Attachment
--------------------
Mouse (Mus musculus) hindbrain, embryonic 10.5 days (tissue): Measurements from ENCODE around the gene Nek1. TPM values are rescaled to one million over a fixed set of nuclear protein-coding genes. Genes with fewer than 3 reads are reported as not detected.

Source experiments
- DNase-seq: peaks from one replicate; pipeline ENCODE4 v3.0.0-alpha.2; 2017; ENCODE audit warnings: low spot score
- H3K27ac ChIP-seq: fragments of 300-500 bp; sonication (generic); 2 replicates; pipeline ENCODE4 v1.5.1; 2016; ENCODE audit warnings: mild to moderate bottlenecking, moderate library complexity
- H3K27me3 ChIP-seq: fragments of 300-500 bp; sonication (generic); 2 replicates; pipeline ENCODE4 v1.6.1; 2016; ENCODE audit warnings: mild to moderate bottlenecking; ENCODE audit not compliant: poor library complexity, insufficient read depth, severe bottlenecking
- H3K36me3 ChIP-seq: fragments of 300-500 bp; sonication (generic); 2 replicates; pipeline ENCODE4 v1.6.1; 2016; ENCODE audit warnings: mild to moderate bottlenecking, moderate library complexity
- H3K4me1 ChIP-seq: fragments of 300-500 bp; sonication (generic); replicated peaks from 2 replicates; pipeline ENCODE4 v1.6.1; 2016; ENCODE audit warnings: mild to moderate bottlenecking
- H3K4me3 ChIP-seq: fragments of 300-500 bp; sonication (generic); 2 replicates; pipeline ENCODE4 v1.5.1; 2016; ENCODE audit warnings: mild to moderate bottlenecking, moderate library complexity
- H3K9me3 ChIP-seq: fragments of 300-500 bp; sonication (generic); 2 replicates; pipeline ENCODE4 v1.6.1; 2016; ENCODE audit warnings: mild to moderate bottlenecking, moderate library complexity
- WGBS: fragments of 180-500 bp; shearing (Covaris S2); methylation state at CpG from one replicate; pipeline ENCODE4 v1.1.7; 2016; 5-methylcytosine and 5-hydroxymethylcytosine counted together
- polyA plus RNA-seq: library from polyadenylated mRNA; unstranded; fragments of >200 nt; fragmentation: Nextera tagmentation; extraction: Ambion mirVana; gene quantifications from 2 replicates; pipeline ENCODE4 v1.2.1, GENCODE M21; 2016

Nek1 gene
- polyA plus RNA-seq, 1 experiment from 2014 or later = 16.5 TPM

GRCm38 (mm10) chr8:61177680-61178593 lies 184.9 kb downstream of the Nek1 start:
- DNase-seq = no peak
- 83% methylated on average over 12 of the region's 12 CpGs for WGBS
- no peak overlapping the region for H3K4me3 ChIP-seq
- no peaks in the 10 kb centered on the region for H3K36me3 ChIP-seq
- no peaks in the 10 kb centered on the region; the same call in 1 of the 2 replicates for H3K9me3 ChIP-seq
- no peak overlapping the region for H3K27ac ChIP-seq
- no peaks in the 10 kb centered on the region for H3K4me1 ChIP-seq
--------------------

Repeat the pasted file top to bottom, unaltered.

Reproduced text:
Mouse (Mus musculus) hindbrain, embryonic 10.5 days (tissue): Measurements from ENCODE around the gene Nek1. TPM values are rescaled to one million over a fixed set of nuclear protein-coding genes. Genes with fewer than 3 reads are reported as not detected.

Source experiments
- DNase-seq: peaks from one replicate; pipeline ENCODE4 v3.0.0-alpha.2; 2017; ENCODE audit warnings: low spot score
- H3K27ac ChIP-seq: fragments of 300-500 bp; sonication (generic); 2 replicates; pipeline ENCODE4 v1.5.1; 2016; ENCODE audit warnings: mild to moderate bottlenecking, moderate library complexity
- H3K27me3 ChIP-seq: fragments of 300-500 bp; sonication (generic); 2 replicates; pipeline ENCODE4 v1.6.1; 2016; ENCODE audit warnings: mild to moderate bottlenecking; ENCODE audit not compliant: poor library complexity, insufficient read depth, severe bottlenecking
- H3K36me3 ChIP-seq: fragments of 300-500 bp; sonication (generic); 2 replicates; pipeline ENCODE4 v1.6.1; 2016; ENCODE audit warnings: mild to moderate bottlenecking, moderate library complexity
- H3K4me1 ChIP-seq: fragments of 300-500 bp; sonication (generic); replicated peaks from 2 replicates; pipeline ENCODE4 v1.6.1; 2016; ENCODE audit warnings: mild to moderate bottlenecking
- H3K4me3 ChIP-seq: fragments of 300-500 bp; sonication (generic); 2 replicates; pipeline ENCODE4 v1.5.1; 2016; ENCODE audit warnings: mild to moderate bottlenecking, moderate library complexity
- H3K9me3 ChIP-seq: fragments of 300-500 bp; sonication (generic); 2 replicates; pipeline ENCODE4 v1.6.1; 2016; ENCODE audit warnings: mild to moderate bottlenecking, moderate library complexity
- WGBS: fragments of 180-500 bp; shearing (Covaris S2); methylation state at CpG from one replicate; pipeline ENCODE4 v1.1.7; 2016; 5-methylcytosine and 5-hydroxymethylcytosine counted together
- polyA plus RNA-seq: library from polyadenylated mRNA; unstranded; fragments of >200 nt; fragmentation: Nextera tagmentation; extraction: Ambion mirVana; gene quantifications from 2 replicates; pipeline ENCODE4 v1.2.1, GENCODE M21; 2016

Nek1 gene
- polyA plus RNA-seq, 1 experiment from 2014 or later = 16.5 TPM

GRCm38 (mm10) chr8:61177680-61178593 lies 184.9 kb downstream of the Nek1 start:
- DNase-seq = no peak
- 83% methylated on average over 12 of the region's 12 CpGs for WGBS
- no peak overlapping the region for H3K4me3 ChIP-seq
- no peaks in the 10 kb centered on the region for H3K36me3 ChIP-seq
- no peaks in the 10 kb centered on the region; the same call in 1 of the 2 replicates for H3K9me3 ChIP-seq
- no peak overlapping the region for H3K27ac ChIP-seq
- no peaks in the 10 kb centered on the region for H3K4me1 ChIP-seq